Throughout 1917 Barber remained with the 4th Division, serving at Bullecourt, Messines and Passchendaele, and was mentioned in dispatches three times. On 8 April 1918 he was made deputy director of medical services for the Australian Corps. His skill as an organizer and administrator was most fully appreciated in mid-1918 when trench warfare gave way to mobile warfare; adapting quickly, he reorganized his field medical units so successfully that the evacuation of the wounded and the provision of medical supplies continued smoothly. His arrangements for the battles of the Hindenburg Line, Polygon Wood and Messines are regarded as models of careful organization and efficiency. In 1918 he was twice mentioned in dispatches, and on 1 January 1919 was awarded the Croix de Guerre; he was appointed C.B. in June.

Barber returned to Australia in October 1919 and was made principal medical officer for the 5th Military District (Perth) on 1 January 1920. Although he was discharged from the A.I.F. a month later, he retained this position until 1 August 1921, when he became deputy director of medical services for the district. He was president that year of the Western Australian branch of the British Medical Association. In May 1925 he was appointed, with the rank of colonel and temporary major general, to the Permanent Military Forces as director general of medical services at Australian army headquarters, Melbourne. He was confirmed major general on 9 March 1927 and was also made director general of medical services for the Royal Australian Air Force and the Department of Civil Aviation. He held these offices until his retirement from the army on 20 August 1934. The last seventeen years of his life were spent in a quiet semi-rural practice at Kalamunda.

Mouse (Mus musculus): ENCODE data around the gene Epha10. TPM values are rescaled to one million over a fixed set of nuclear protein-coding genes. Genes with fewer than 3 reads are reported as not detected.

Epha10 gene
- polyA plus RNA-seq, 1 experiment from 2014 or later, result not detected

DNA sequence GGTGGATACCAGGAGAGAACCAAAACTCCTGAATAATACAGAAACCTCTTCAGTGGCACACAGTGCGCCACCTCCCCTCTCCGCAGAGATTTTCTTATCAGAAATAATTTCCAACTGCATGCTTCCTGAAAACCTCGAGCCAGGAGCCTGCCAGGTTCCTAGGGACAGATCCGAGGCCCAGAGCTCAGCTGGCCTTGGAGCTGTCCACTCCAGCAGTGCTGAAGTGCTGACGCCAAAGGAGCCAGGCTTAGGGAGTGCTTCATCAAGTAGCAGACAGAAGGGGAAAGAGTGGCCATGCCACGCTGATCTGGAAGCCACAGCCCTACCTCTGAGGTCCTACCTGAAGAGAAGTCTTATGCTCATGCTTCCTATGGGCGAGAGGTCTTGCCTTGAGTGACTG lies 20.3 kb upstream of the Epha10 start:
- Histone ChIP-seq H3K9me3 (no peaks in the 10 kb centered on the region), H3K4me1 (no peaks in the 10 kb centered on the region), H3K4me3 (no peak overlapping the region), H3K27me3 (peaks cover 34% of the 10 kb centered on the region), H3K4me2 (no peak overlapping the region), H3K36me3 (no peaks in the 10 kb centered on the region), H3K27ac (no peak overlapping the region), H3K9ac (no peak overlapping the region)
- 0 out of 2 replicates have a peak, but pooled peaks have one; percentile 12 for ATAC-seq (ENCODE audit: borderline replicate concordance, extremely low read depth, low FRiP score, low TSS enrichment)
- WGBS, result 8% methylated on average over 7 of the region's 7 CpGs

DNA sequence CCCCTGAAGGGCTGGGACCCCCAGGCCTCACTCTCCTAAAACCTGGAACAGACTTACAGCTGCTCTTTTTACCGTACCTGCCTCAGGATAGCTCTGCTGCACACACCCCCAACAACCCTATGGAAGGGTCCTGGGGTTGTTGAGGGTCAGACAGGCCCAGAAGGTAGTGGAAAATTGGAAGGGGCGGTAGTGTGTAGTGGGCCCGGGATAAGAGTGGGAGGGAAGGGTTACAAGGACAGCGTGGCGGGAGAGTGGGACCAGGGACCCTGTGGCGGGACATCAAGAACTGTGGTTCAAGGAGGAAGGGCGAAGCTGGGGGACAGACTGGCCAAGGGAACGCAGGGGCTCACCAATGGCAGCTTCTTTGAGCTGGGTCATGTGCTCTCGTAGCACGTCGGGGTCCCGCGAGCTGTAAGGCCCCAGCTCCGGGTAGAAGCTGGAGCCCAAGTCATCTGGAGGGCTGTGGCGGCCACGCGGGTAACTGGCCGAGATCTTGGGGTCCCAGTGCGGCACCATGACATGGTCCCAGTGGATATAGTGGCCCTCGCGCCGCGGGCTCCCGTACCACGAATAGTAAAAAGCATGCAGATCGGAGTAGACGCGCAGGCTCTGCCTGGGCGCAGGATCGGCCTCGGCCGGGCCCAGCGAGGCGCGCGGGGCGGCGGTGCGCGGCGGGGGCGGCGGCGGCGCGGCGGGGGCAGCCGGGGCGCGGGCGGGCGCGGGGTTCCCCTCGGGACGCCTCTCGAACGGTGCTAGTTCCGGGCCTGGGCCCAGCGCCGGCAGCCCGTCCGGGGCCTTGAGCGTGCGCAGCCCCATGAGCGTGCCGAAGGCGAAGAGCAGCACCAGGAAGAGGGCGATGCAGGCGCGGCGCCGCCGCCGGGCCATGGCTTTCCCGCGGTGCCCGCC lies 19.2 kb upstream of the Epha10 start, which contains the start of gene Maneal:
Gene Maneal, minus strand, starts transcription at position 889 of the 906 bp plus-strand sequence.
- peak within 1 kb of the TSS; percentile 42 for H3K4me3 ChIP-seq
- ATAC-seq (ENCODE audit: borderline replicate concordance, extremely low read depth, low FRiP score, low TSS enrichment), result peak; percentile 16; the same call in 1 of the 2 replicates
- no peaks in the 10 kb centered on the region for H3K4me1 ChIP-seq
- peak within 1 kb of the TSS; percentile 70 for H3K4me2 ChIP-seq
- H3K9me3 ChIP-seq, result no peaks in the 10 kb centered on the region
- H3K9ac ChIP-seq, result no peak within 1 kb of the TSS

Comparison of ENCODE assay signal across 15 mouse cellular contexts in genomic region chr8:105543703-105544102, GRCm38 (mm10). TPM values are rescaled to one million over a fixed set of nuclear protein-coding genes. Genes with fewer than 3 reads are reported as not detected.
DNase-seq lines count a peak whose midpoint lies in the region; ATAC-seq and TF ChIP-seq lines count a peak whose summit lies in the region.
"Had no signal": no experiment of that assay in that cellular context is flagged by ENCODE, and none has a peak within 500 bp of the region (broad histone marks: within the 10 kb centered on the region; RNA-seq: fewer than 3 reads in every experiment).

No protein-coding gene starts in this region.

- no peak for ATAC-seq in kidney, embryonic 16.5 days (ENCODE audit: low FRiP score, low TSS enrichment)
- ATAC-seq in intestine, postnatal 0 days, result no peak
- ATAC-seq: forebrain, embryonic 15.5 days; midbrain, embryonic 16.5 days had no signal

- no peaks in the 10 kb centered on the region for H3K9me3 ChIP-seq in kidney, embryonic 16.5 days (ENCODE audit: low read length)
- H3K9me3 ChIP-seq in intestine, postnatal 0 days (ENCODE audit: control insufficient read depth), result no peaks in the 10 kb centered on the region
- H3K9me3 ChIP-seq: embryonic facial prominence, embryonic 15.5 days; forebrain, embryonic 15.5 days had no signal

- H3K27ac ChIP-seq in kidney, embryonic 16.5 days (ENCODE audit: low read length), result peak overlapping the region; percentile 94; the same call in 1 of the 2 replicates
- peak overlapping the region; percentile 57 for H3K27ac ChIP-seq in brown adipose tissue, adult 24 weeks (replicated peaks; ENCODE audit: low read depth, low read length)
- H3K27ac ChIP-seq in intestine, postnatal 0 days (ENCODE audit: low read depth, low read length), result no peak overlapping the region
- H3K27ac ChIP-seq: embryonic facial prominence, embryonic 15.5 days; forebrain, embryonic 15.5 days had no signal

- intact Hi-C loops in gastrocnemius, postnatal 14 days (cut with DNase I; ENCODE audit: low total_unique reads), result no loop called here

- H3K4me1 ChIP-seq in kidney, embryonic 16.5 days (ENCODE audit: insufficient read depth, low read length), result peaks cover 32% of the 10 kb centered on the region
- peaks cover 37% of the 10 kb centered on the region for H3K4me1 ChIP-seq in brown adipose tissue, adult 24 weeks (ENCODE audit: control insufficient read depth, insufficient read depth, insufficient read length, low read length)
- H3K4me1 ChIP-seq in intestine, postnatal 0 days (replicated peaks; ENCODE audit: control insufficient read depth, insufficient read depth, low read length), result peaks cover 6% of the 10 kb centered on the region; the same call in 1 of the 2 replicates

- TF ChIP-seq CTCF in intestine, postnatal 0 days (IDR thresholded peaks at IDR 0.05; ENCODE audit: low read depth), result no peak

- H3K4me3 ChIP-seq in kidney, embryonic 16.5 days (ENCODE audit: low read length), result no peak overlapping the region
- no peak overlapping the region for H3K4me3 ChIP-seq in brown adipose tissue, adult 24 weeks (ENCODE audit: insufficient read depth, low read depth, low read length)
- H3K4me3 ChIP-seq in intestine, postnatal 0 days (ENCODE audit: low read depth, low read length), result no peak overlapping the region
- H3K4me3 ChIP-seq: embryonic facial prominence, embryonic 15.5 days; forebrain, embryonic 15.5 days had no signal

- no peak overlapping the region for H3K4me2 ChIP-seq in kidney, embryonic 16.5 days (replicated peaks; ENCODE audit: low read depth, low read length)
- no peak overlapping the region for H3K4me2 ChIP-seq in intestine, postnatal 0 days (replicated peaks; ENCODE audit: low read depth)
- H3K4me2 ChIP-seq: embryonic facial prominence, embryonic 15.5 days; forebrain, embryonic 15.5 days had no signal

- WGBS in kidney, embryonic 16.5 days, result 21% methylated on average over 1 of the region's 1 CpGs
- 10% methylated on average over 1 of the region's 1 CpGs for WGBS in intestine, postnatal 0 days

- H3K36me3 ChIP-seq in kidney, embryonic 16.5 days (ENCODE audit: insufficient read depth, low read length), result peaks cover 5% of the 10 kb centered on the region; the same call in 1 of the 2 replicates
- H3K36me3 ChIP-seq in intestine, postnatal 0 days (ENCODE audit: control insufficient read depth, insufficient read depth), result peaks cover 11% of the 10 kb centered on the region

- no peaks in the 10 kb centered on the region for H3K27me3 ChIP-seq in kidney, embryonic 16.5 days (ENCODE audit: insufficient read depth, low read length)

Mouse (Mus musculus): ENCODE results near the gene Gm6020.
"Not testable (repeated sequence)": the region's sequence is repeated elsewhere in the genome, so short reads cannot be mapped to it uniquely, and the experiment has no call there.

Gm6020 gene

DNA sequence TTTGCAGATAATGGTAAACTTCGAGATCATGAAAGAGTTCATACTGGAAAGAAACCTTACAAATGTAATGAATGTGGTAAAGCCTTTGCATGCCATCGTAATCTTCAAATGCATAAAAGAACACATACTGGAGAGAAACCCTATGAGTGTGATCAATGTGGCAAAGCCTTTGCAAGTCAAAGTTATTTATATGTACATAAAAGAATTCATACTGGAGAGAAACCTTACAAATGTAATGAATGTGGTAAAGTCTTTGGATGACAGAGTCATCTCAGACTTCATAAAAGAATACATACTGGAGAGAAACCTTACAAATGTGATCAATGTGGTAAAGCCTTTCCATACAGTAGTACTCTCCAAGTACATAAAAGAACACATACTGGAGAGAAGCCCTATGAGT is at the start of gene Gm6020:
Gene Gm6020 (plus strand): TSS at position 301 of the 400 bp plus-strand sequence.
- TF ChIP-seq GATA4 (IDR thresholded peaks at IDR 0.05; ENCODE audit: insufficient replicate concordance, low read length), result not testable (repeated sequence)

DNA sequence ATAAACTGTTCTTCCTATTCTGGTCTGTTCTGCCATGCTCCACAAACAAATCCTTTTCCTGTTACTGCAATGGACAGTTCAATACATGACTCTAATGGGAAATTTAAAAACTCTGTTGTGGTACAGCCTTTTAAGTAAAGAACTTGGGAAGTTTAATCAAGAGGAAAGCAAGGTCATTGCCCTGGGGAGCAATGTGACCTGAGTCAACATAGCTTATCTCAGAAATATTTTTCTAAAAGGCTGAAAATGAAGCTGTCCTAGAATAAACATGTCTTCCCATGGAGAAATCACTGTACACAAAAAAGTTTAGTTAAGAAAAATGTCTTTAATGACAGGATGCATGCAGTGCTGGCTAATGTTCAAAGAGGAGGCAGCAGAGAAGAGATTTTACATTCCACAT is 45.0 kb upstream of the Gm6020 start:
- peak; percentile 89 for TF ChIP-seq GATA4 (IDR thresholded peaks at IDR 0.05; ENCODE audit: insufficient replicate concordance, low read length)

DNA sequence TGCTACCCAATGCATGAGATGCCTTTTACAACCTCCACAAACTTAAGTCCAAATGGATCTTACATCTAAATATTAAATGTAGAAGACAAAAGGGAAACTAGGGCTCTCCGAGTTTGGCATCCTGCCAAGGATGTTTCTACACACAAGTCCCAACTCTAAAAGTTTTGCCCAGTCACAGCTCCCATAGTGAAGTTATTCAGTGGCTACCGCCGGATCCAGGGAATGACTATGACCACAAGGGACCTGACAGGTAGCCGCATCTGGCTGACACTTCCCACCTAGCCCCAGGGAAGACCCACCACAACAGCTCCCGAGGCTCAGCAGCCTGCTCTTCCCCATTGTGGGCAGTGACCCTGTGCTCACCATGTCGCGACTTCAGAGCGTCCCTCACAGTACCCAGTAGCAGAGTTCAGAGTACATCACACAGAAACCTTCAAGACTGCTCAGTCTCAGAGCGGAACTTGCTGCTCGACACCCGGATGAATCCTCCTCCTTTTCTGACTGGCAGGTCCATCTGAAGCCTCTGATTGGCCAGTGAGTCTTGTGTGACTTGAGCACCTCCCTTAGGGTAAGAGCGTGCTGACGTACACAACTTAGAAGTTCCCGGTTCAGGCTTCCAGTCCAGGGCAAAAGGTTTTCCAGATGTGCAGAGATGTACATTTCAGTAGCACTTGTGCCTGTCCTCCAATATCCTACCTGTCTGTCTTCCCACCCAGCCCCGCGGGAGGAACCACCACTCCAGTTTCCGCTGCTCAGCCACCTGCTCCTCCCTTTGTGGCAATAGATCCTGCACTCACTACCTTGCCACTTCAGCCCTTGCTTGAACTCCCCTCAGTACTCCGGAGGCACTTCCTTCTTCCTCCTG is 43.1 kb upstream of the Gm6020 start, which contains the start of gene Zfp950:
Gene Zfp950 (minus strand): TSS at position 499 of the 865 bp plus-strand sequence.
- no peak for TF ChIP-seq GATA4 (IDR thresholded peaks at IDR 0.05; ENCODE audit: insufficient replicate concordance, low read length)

Survived by his wife, a son and three daughters, Barber died at Perth on 24 July 1951, and was cremated. A portrait by George Bell hangs in the Australian War Memorial, Canberra.

Select Bibliography

  • C. E. W. Bean, The Story of Anzac (Syd, 1921), and The A.I.F. in France (Syd, 1929, 1937)
  • A. G. Butler (ed), Official History of the Australian Medical Services … 1914-18, vols 1, 2 (Melb, 1930, Canb, 1940)
  • Government Gazette of Western Australia, 27 Aug 1909, 11 Aug 1911
  • London Gazette, 11 July 1916, 1, 2 Jan, 1 June, 28 Dec 1917, 1 Jan, 28 May, 31 Dec 1918, 7 Jan, 3 June, 11 July 1919
  • Australian Army Orders, 23 Oct 1920
  • Medical Journal of Australia, 25 Aug 1951
  • Listening Post (Perth), Aug 1951
  • Herald (Melbourne), 21 July 1934.

Citation details

William A. Land, 'Barber, George Walter (1868–1951)', Australian Dictionary of Biography, National Centre of Biography, Australian National University,, published first in hardcopy 1979, accessed online 25 July 2024.

This article was published in hardcopy in Australian Dictionary of Biography, Volume 7, (Melbourne University Press), 1979

View the front pages for Volume 7

© Copyright Australian Dictionary of Biography, 2006-2024

Life Summary [details]


20 November, 1868
Prestwich, Lancashire, England


24 July, 1951 (aged 82)
Perth, Western Australia, Australia